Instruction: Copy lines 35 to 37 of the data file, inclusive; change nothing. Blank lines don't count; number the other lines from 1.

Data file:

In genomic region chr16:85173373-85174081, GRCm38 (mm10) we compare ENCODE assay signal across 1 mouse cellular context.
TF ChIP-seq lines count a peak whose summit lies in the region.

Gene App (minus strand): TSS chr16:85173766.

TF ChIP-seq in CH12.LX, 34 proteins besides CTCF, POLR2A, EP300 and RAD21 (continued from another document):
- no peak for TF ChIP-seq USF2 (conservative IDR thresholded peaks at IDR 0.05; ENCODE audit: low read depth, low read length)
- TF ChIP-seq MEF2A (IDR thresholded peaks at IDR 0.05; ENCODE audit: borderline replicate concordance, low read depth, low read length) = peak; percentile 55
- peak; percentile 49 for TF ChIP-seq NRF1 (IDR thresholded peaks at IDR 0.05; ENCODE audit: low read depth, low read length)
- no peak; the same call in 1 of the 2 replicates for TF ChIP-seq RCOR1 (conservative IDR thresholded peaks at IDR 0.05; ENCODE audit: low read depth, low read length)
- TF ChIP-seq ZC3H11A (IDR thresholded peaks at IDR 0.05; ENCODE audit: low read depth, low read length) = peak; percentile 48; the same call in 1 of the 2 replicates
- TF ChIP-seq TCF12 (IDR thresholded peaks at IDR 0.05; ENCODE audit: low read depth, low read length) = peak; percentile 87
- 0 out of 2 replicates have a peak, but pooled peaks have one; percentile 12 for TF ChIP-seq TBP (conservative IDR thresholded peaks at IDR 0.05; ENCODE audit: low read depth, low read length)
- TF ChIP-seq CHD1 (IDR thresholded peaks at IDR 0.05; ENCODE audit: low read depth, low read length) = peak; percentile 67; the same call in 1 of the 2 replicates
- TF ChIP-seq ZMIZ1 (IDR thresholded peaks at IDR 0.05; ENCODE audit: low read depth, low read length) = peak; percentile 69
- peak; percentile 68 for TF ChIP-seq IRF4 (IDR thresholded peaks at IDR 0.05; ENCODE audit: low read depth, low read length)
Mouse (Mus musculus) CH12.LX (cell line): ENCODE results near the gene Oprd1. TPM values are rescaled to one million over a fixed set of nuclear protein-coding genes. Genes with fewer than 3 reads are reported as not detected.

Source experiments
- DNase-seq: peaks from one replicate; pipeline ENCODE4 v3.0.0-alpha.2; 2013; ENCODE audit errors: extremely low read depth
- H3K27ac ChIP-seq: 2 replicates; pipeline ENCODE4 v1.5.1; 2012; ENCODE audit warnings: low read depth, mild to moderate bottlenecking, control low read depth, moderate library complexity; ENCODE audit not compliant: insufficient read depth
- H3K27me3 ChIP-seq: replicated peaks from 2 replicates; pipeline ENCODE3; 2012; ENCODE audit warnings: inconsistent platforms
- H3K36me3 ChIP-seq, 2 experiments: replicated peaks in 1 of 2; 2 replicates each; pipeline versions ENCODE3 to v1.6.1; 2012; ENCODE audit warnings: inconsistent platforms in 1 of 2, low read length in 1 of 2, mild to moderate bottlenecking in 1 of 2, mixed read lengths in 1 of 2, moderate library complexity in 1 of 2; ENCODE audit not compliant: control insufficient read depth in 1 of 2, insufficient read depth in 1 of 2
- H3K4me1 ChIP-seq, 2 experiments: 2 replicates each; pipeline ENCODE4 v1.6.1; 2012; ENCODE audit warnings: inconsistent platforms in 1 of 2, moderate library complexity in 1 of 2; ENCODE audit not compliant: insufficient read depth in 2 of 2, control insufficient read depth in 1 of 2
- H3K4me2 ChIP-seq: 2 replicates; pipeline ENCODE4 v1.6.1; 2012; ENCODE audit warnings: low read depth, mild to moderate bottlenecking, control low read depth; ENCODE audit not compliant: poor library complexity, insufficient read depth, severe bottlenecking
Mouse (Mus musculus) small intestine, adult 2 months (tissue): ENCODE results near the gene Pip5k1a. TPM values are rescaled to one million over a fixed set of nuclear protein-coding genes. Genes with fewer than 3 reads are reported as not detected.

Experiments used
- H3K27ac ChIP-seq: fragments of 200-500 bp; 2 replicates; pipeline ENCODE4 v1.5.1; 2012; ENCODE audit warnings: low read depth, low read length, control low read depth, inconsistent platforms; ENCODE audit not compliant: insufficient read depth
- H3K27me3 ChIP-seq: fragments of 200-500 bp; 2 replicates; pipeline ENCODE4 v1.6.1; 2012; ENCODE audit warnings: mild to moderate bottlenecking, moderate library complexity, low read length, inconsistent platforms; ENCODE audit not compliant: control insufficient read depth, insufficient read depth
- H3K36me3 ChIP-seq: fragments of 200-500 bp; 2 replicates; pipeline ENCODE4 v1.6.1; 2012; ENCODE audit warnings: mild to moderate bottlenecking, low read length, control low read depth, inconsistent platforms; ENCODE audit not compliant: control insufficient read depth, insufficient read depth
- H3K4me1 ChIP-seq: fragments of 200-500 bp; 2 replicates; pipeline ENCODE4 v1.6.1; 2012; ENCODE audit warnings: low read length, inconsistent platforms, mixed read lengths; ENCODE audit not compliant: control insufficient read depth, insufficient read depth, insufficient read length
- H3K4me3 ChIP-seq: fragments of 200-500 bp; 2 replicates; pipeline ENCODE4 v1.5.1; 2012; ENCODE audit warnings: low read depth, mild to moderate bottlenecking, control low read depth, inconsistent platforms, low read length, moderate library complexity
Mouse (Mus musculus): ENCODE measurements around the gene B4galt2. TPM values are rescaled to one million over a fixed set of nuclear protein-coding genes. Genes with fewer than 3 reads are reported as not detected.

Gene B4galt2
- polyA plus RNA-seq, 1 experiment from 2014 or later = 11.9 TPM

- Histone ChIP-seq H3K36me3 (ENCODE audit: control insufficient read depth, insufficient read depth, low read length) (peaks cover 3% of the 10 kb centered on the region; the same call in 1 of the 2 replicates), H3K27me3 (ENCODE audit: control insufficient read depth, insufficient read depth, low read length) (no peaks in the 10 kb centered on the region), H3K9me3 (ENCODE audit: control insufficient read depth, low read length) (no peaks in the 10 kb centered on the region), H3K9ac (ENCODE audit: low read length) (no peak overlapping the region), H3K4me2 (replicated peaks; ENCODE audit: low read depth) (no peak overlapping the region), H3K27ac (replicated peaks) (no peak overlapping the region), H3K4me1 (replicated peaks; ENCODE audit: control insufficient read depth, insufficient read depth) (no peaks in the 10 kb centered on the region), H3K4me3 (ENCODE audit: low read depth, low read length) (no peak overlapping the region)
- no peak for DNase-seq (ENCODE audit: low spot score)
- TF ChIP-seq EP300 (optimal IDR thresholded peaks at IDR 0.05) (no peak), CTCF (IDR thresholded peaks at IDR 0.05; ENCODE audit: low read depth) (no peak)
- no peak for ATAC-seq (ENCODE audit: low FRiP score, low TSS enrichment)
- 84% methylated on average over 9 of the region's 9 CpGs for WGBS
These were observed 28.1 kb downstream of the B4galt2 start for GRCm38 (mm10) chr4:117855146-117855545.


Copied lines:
- TF ChIP-seq EP300 (optimal IDR thresholded peaks at IDR 0.05) (no peak), CTCF (IDR thresholded peaks at IDR 0.05; ENCODE audit: low read depth) (no peak)
- no peak for ATAC-seq (ENCODE audit: low FRiP score, low TSS enrichment)
- 84% methylated on average over 9 of the region's 9 CpGs for WGBS